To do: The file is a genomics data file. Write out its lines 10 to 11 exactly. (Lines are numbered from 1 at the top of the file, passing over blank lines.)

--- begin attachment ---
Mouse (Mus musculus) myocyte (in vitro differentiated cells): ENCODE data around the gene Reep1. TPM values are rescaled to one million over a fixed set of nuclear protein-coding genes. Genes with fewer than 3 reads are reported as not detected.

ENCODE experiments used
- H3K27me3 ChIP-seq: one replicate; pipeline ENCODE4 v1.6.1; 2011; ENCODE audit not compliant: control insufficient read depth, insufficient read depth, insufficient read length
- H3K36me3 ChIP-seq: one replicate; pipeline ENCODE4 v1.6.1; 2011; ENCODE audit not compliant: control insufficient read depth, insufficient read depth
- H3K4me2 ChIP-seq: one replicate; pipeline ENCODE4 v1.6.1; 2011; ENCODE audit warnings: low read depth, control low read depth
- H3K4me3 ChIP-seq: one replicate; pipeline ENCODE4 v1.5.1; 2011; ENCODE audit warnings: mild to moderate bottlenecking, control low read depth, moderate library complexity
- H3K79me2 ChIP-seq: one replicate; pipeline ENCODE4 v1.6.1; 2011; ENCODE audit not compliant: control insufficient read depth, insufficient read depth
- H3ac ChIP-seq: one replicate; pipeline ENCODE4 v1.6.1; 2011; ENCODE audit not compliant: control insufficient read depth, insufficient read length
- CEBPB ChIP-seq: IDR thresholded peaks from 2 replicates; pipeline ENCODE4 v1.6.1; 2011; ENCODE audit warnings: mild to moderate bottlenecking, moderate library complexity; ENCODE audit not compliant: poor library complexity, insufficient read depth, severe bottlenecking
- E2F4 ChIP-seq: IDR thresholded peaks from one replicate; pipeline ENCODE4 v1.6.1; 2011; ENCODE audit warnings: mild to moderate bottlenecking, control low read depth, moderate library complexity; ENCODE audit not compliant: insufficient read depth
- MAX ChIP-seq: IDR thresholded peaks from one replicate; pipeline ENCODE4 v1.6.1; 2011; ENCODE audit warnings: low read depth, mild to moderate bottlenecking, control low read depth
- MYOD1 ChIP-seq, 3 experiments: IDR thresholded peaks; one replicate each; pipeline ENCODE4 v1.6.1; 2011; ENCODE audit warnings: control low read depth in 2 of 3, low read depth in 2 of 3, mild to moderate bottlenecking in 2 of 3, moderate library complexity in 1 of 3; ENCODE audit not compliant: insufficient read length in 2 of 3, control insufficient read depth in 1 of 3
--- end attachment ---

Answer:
- E2F4 ChIP-seq: IDR thresholded peaks from one replicate; pipeline ENCODE4 v1.6.1; 2011; ENCODE audit warnings: mild to moderate bottlenecking, control low read depth, moderate library complexity; ENCODE audit not compliant: insufficient read depth
- MAX ChIP-seq: IDR thresholded peaks from one replicate; pipeline ENCODE4 v1.6.1; 2011; ENCODE audit warnings: low read depth, mild to moderate bottlenecking, control low read depth